• install custom grsec kernel from my own repository
  • apply custom firewall, deny everything, allow SSH only from my static IP
  • reboot

That's it. Less than 5 minutes.

Initial security items:

  1. scp public key into root account's authorized_keys
  2. Disable password authentication
  3. Change ssh port to (some memorable non-default port)
  4. Restart sshd
  5. Install Fail2Ban and ensure it's setup to monitor ssh logs
  6. Enable ufw (or setup default deny-all iptables rules, depending on the distro)
  7. Reset root user's password
  8. Create new, non-root user account
  9. scp public key into non-root user's authorized_keys file
  10. Ensure non-root user can login via ssh, and escalate to root with password, in separate ssh session (still logged in on prior session to correct where needed)
  11. Disable root login via ssh (locking down to only allow the non-profit user created earlier
  12. Add new server access info as an alias to local workstation's ssh config

Security is good enough for now, on to admin preferences. Clone dotfiles and install associated packages, opening up ports where necessary per package.

  • Disable root login
  • Setup SSH configuration
  • Install updates
  • Install vim, htop, unzip

Get oh-my-zsh, install vim with janus

I install lamp on debian.
Then I install certbot
Then I disable ping and close all ports but not 80 and 443.

I have created a shell script which does the following tasks. I ran it so the basic setup of the server is done. It does take more then 5 min to run it.. LOL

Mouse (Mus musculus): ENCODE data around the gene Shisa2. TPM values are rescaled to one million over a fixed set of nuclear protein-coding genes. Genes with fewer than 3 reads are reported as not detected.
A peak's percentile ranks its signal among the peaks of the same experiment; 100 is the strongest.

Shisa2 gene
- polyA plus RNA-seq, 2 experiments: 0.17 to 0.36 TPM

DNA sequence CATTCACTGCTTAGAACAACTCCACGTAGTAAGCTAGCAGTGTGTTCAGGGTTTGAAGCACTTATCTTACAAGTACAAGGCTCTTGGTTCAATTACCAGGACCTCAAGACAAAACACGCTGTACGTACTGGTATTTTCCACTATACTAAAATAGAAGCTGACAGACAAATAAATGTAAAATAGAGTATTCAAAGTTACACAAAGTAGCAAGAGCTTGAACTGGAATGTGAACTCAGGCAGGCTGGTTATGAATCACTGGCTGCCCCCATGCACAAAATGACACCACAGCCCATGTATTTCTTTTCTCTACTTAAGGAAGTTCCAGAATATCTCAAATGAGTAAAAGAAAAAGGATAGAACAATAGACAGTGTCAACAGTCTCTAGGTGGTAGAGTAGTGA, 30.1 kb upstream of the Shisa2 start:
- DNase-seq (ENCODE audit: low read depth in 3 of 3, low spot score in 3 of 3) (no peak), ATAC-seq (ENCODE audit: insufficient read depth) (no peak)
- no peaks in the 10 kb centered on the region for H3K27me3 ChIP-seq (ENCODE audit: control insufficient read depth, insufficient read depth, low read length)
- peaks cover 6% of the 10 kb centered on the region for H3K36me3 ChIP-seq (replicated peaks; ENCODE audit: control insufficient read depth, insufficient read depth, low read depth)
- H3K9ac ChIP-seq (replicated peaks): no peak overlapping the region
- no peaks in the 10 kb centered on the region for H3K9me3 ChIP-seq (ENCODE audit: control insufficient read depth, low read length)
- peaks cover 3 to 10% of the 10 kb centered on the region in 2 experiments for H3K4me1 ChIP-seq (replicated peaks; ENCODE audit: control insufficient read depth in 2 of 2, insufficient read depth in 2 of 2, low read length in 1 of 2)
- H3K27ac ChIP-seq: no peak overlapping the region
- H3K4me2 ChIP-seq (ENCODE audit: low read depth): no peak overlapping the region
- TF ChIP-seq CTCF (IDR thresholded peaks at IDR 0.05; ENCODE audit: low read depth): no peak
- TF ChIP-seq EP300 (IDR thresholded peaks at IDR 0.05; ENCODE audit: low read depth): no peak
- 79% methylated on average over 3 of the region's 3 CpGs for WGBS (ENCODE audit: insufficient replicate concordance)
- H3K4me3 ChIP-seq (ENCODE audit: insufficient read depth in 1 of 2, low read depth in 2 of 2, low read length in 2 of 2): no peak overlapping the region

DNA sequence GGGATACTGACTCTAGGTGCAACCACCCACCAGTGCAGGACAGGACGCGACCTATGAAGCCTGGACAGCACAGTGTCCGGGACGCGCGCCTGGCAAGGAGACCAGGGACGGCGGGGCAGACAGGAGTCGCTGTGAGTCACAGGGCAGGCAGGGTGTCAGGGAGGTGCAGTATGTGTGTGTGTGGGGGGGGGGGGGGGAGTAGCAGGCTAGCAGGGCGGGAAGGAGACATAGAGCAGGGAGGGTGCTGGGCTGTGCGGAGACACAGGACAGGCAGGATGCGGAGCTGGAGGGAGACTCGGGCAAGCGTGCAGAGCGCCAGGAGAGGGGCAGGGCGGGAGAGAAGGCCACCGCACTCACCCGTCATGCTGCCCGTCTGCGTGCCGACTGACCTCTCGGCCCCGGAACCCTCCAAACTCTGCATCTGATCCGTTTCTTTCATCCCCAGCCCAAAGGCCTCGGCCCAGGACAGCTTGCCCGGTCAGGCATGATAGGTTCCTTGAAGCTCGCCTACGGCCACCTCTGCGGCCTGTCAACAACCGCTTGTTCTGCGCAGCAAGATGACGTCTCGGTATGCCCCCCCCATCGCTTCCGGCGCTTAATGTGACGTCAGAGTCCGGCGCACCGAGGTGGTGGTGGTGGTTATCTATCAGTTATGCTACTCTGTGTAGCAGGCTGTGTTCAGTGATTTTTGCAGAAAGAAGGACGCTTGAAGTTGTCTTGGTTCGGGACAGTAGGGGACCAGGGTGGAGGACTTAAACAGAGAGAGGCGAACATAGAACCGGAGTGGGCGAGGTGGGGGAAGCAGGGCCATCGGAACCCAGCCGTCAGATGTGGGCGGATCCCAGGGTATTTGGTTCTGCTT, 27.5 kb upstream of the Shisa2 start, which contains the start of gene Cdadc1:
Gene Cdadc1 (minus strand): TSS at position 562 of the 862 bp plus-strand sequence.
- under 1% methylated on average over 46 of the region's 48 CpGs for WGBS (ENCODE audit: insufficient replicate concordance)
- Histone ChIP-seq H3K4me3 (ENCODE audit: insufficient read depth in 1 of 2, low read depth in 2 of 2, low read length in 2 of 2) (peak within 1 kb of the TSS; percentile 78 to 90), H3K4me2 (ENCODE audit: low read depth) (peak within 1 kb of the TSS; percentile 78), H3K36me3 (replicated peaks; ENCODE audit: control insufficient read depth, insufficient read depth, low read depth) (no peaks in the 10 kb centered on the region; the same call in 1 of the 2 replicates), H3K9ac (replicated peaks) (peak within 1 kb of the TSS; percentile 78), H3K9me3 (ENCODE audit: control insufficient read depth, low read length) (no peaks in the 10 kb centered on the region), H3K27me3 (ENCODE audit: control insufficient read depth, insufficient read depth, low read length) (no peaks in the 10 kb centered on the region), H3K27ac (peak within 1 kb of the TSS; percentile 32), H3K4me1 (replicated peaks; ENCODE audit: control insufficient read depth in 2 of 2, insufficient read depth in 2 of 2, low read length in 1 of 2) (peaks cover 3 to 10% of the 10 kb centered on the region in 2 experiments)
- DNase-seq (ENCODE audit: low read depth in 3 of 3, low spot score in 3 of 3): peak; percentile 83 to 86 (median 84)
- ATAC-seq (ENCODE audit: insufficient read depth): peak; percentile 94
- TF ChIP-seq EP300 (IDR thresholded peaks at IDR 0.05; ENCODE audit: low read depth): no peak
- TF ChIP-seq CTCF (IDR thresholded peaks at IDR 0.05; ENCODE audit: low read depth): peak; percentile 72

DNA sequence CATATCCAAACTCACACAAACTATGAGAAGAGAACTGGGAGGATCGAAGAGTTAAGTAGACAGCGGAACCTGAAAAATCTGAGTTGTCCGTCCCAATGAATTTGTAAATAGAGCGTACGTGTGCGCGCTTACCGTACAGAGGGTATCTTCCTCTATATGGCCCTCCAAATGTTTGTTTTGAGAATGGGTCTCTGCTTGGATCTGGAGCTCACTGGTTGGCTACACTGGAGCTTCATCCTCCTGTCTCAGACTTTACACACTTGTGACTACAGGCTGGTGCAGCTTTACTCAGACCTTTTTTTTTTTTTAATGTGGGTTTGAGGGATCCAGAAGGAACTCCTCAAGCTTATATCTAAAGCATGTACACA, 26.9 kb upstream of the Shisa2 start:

1. create a user and set its permissions and authentication key.
  2. disable root login.
  3. update system apt.
  4. install linuxbrew

change default password
create a new user
install apache

update packages, create a user, set ssh with key authentication, set my pubkey for my user, install fwknop and close all ports including ssh, open a beer :)

Automat.apk will show you what did you do before and fixed it

I rsync my custom install package, type: setup.sh and then go get coffee.

If I use SaltStack on server, then I do nothing if I have configured to do highstate automatically or I do salt-call state.highstate manually if not.

If I don't use SaltStack on that server, firstly I do yum install -y epel-release; yum install -y vim iftop iotop perftools strace tcpdump screen and few others :D

  • Salt is awesome but it relies on a master correct? What happens if your master is not available you can no longer do a highstate.

    • Salt is awesome but it relies on a master correct?

      The answer is: "Yes and no".

      You can have:
      a) master/minion config — which is what you said — minion needs remote master to work
      b) masterless config — you can put states and pillar right inside your server and use it directly without master
      c) you can use salt-ssh which works just like an Ansible. It logs into host, copies itself into it and executes defined states.

      Since you said here "I execute setup.sh", it could be easier and better for you to use salt-ssh ;)

@tgwaste

I think I like your approach the best. Can you elaborate a little more?

apt-get update
apt-get upgrade
apt-get tmux vim lynx wget gdebi-core ufw
ufw allow ssh
ufw enable

And after that, it depends what the server's going to be used for.

Install python-minimal to run Ansible.

Have another answer? Share your knowledge.